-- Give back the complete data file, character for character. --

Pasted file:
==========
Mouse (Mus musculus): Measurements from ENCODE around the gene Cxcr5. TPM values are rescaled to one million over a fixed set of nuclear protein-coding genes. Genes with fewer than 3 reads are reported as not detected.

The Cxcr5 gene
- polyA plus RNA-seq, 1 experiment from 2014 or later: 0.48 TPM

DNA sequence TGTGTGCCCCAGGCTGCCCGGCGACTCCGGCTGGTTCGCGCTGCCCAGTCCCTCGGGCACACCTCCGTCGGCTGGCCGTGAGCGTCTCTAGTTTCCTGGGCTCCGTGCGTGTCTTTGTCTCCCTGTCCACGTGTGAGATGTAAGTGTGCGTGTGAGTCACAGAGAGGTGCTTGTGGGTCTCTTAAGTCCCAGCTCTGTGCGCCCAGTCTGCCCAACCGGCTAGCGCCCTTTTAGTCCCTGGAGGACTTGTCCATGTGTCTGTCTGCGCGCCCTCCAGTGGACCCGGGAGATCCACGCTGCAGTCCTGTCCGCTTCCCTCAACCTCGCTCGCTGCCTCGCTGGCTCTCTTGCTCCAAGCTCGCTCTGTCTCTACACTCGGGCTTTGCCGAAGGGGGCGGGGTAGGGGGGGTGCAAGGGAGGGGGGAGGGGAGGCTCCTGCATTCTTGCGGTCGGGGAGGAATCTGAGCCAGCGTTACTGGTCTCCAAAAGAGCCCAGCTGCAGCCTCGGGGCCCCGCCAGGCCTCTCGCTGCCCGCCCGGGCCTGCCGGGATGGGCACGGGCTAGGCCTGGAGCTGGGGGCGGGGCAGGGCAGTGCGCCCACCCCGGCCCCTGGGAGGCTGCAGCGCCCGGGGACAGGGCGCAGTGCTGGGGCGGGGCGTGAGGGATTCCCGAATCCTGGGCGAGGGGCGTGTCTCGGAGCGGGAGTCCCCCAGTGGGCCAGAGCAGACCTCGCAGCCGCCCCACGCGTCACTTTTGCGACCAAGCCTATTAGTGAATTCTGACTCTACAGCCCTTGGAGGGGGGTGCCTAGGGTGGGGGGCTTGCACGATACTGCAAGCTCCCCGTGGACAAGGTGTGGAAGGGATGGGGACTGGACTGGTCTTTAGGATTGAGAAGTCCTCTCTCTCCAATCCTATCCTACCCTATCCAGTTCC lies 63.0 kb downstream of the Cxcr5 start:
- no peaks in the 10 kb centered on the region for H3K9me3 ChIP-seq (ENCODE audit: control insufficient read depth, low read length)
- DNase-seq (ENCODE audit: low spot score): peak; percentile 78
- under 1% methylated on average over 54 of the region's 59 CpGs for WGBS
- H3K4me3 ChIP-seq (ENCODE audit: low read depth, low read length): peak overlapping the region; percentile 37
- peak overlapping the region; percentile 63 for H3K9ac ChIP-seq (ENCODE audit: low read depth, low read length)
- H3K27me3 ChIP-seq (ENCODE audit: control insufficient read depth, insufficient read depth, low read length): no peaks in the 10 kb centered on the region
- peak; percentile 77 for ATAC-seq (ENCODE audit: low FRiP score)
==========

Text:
Mouse (Mus musculus): Measurements from ENCODE around the gene Cxcr5. TPM values are rescaled to one million over a fixed set of nuclear protein-coding genes. Genes with fewer than 3 reads are reported as not detected.

The Cxcr5 gene
- polyA plus RNA-seq, 1 experiment from 2014 or later: 0.48 TPM

DNA sequence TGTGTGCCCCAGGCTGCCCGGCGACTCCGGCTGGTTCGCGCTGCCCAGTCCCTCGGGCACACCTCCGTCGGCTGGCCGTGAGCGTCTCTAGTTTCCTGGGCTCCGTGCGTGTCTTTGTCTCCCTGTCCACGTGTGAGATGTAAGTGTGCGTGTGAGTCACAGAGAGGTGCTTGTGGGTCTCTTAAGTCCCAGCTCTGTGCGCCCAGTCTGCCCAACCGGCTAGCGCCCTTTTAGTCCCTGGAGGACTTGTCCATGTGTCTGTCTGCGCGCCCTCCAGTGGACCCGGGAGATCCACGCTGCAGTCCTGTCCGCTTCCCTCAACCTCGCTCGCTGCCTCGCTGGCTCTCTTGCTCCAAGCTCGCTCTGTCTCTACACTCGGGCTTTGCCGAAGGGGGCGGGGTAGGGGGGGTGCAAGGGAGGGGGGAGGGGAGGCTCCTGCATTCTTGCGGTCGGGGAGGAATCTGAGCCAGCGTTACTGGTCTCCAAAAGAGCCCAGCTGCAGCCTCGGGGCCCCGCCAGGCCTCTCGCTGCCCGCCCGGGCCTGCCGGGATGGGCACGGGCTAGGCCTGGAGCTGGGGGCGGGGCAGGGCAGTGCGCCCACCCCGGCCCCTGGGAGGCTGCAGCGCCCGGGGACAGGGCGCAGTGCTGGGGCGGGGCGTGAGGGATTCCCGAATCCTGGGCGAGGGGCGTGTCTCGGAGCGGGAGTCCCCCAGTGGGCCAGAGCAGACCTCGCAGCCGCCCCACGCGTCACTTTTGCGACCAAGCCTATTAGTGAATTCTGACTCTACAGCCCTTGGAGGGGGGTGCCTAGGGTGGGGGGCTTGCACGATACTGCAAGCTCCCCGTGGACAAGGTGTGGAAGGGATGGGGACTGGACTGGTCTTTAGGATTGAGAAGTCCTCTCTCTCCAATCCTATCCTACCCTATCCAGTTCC lies 63.0 kb downstream of the Cxcr5 start:
- no peaks in the 10 kb centered on the region for H3K9me3 ChIP-seq (ENCODE audit: control insufficient read depth, low read length)
- DNase-seq (ENCODE audit: low spot score): peak; percentile 78
- under 1% methylated on average over 54 of the region's 59 CpGs for WGBS
- H3K4me3 ChIP-seq (ENCODE audit: low read depth, low read length): peak overlapping the region; percentile 37
- peak overlapping the region; percentile 63 for H3K9ac ChIP-seq (ENCODE audit: low read depth, low read length)
- H3K27me3 ChIP-seq (ENCODE audit: control insufficient read depth, insufficient read depth, low read length): no peaks in the 10 kb centered on the region
- peak; percentile 77 for ATAC-seq (ENCODE audit: low FRiP score)